The Open English Bible: Trendiness, Updated

Along with the previously mentioned CEB, I spent some time last weekend checking out a couple other new Bible translations, one of which was the Open English Bible (New Testament), published electronically in 2011 – I viewed a PDF rendition dated April 4th, 2011. Primarily an individual effort by Russell Allen, this work is an “open source” revision of the rather obscure 1904 Twentieth Century New Testament. Considered the first “modern English” translation, the TCNT was produced in Britain by a group of mostly laymen seeking to produce an &#...

The Common English Bible: Yet another failed attempt at “The Bible for Dummies”

A group calling itself the Church Resources Development Corp is preparing to release yet another new English translation of Sacred Scripture, this one being marketed as the  the  Common English Bible (CEB) (not to be confused with the 1999 Common Edition New Testament, or with the American Bible Society’s Contemporary English Version from 1995, which goes by CEV). This “fresh” translation was an interdenominational effort (predominantly by members of old-line, liberal Protestant denominations, it would seem). It was translated from NA27, using vari...

The USCCB Swings & Whiffs on the NAB Revised Edition

The United States Conference of Catholic Bishops (USCCB) has announced the release on this coming Ash Wednesday (March 9th) of what amounts to the completion of a Revised version of the New American Bible, which will be known as the New American Bible Revised Edition (NABRE). I should be happy to see the publication of what is being touted as a more formal translation of the Old Testament for the NAB, but I can’t help but feel that the USCCB has bungled this. This will be the fourth release of the NAB family of translations. The original translation was ...

Bible Study Software English Bibles Comparison Published

Last night, I was finally able to publish on the site a comparison table I put together in January, showing which English language Bibles are available in which Bible Study program, and what the cost is for each. I had struggled with this for technical reasons, because the table doesn’t come close to fitting within the standard content column of the site, and I didn’t want to orphan it. This is more interesting than one might suspect. Yes, the bigger name translations are generally available in most programs (only KJV, ASV, YLT, and Darby’s are availabl...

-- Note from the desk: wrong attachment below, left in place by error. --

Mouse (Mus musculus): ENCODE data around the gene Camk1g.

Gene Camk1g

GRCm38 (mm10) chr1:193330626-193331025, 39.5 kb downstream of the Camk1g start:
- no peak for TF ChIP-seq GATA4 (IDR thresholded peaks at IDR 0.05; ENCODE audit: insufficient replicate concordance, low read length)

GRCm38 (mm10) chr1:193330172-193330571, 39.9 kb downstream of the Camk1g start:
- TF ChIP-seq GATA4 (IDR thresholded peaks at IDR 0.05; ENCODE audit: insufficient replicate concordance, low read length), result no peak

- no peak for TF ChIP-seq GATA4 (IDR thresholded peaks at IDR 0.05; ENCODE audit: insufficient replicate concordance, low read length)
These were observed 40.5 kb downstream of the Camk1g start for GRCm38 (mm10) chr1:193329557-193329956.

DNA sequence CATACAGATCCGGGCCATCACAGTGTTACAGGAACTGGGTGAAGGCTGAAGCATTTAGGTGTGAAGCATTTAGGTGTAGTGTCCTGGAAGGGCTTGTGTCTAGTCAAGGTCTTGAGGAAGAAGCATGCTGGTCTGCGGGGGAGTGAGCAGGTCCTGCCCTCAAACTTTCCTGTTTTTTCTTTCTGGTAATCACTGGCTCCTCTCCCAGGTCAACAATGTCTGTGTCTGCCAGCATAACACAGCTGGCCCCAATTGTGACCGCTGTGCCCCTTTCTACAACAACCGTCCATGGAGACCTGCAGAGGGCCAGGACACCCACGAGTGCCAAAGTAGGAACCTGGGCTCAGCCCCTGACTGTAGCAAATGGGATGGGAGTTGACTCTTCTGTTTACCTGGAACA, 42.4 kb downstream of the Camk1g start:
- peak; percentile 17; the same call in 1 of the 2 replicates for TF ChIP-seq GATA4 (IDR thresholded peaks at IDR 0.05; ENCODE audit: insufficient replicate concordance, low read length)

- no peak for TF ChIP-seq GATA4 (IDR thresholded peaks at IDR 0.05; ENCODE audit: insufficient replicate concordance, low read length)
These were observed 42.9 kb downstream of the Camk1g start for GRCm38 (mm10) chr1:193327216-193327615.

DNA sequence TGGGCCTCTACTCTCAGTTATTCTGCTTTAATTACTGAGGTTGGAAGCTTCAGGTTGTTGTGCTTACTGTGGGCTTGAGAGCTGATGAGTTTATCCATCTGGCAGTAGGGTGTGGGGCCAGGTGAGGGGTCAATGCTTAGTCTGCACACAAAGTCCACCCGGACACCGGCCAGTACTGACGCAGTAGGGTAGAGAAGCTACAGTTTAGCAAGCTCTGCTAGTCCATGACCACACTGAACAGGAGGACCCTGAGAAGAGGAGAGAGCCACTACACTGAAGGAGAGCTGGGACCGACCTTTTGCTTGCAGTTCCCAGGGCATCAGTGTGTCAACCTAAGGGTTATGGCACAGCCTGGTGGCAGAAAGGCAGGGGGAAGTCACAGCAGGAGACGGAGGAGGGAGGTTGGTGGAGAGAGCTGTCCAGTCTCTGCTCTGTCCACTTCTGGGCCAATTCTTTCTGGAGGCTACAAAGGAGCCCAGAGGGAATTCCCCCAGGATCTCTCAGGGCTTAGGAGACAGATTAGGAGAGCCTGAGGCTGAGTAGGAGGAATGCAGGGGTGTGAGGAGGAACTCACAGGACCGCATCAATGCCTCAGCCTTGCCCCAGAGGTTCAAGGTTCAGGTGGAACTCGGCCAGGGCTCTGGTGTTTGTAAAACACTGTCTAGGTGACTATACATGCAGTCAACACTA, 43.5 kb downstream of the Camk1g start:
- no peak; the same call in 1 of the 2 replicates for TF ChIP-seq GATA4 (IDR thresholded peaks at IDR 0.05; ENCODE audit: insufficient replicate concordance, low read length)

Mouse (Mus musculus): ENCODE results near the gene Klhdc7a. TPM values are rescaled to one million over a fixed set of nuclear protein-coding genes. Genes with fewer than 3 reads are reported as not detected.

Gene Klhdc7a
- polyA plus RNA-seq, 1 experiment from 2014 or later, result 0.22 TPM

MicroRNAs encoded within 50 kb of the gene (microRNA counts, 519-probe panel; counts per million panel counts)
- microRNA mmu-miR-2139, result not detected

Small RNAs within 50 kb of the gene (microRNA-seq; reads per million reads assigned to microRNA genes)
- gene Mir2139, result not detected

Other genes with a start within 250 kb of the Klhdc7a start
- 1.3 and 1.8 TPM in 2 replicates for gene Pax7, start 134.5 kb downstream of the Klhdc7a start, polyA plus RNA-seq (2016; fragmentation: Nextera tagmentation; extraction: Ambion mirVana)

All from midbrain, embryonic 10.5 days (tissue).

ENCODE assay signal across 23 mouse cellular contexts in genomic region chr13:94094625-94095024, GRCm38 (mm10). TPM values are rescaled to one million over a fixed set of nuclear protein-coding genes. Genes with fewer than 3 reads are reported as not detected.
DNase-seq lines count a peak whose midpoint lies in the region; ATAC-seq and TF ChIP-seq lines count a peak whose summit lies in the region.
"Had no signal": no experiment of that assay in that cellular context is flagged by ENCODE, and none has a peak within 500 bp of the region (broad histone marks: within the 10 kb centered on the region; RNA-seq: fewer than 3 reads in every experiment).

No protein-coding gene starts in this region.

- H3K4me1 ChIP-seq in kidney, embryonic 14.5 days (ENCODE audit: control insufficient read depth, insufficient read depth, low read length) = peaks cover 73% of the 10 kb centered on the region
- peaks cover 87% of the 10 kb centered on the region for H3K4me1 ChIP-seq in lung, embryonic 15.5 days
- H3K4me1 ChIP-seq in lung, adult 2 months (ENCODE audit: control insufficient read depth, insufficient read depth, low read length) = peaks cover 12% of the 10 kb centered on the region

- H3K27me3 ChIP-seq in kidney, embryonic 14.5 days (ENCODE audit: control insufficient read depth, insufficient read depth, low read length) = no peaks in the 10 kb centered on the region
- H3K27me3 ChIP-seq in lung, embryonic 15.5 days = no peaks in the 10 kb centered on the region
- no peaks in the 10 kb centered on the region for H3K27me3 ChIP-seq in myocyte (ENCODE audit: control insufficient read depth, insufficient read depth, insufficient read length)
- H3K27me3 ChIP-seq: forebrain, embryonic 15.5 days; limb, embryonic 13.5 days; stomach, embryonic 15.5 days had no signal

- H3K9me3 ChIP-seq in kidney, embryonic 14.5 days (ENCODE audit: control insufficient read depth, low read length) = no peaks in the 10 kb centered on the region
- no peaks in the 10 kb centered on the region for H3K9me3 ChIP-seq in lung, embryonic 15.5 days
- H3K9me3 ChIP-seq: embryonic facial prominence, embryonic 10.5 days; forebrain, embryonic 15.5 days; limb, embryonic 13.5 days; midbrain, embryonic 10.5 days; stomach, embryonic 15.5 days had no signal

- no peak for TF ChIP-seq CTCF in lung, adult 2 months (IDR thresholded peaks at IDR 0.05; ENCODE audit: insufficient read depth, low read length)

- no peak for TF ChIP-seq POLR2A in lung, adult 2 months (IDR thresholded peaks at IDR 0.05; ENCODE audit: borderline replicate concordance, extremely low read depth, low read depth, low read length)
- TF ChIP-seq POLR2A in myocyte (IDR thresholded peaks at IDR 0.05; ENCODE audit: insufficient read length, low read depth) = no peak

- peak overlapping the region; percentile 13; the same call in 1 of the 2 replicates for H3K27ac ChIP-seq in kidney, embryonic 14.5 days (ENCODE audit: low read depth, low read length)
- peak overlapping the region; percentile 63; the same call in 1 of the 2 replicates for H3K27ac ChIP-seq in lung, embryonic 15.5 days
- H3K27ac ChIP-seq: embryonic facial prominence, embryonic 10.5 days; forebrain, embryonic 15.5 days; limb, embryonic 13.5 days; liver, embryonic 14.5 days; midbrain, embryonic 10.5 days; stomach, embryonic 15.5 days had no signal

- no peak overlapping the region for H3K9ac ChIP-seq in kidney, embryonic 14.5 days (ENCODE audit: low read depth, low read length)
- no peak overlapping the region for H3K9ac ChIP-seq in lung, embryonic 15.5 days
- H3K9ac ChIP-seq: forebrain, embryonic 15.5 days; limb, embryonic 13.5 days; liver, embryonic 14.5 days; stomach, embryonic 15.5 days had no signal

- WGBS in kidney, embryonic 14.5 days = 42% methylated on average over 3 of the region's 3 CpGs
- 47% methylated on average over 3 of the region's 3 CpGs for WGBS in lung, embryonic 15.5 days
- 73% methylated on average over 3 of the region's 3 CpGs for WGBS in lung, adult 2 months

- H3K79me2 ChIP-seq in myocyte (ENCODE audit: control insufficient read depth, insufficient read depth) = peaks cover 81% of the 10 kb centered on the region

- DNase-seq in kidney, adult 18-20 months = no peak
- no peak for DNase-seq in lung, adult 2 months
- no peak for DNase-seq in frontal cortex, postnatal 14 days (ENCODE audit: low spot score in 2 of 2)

The HCSB 2nd Edition and the Tetragrammaton

In between disasters and duties, I’ve been spending a bit more time looking at the new 2nd edition HCSB this week. Perhaps the most significant change from the first version is the greatly increased tendency to transliterate the Tetragrammaton (Yahweh), instead of following the standard practice among English translations of rendering it as LORD in small caps. Among major English translations, only the ASV (“Jehovah”) and the JB/NJB (“Yahweh”) have used a transliteration more than occasionally. Curiously, the HCSB does not transliterate consistently, as ...

The New English Translation’s Premium Perspective

One of the more interesting recent developments in the English language world of Biblical scholarship was the production of the New English Translation (NET), which merged the obviously traditional discipline of Biblical translation with a process rooted in the modern, Internet-enabled, collaboration practices that have produced results like open source software and wikis. The idea was to make the in-process text available, on the web, for public review and comments; the hope being, I suppose, that such a process would produce a text that approached a co...